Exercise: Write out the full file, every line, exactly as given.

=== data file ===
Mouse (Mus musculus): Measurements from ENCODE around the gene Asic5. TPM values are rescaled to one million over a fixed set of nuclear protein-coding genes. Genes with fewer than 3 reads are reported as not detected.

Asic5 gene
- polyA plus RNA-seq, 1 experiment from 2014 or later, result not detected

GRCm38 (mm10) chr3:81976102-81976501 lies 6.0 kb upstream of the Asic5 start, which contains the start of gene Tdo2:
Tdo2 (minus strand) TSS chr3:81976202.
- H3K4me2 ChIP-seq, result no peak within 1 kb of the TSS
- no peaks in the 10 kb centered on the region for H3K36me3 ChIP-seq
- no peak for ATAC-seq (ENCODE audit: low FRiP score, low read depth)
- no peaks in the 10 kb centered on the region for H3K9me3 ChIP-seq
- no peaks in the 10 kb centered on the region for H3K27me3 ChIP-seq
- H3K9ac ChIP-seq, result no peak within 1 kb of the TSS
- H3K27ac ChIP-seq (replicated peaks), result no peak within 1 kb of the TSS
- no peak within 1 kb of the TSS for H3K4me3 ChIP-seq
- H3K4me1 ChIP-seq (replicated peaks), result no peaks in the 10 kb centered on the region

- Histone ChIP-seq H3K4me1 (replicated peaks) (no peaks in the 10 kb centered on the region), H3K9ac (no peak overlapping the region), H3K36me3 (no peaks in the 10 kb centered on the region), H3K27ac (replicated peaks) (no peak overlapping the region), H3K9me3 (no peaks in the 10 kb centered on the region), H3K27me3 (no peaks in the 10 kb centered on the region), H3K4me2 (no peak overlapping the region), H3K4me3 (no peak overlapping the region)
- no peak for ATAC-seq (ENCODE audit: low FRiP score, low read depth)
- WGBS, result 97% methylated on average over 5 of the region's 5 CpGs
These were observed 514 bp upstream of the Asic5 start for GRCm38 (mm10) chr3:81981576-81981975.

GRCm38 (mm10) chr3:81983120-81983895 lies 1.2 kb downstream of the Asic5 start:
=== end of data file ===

Mouse (Mus musculus): Measurements from ENCODE around the gene Asic5. TPM values are rescaled to one million over a fixed set of nuclear protein-coding genes. Genes with fewer than 3 reads are reported as not detected.

Asic5 gene
- polyA plus RNA-seq, 1 experiment from 2014 or later, result not detected

GRCm38 (mm10) chr3:81976102-81976501 lies 6.0 kb upstream of the Asic5 start, which contains the start of gene Tdo2:
Tdo2 (minus strand) TSS chr3:81976202.
- H3K4me2 ChIP-seq, result no peak within 1 kb of the TSS
- no peaks in the 10 kb centered on the region for H3K36me3 ChIP-seq
- no peak for ATAC-seq (ENCODE audit: low FRiP score, low read depth)
- no peaks in the 10 kb centered on the region for H3K9me3 ChIP-seq
- no peaks in the 10 kb centered on the region for H3K27me3 ChIP-seq
- H3K9ac ChIP-seq, result no peak within 1 kb of the TSS
- H3K27ac ChIP-seq (replicated peaks), result no peak within 1 kb of the TSS
- no peak within 1 kb of the TSS for H3K4me3 ChIP-seq
- H3K4me1 ChIP-seq (replicated peaks), result no peaks in the 10 kb centered on the region

- Histone ChIP-seq H3K4me1 (replicated peaks) (no peaks in the 10 kb centered on the region), H3K9ac (no peak overlapping the region), H3K36me3 (no peaks in the 10 kb centered on the region), H3K27ac (replicated peaks) (no peak overlapping the region), H3K9me3 (no peaks in the 10 kb centered on the region), H3K27me3 (no peaks in the 10 kb centered on the region), H3K4me2 (no peak overlapping the region), H3K4me3 (no peak overlapping the region)
- no peak for ATAC-seq (ENCODE audit: low FRiP score, low read depth)
- WGBS, result 97% methylated on average over 5 of the region's 5 CpGs
These were observed 514 bp upstream of the Asic5 start for GRCm38 (mm10) chr3:81981576-81981975.

GRCm38 (mm10) chr3:81983120-81983895 lies 1.2 kb downstream of the Asic5 start: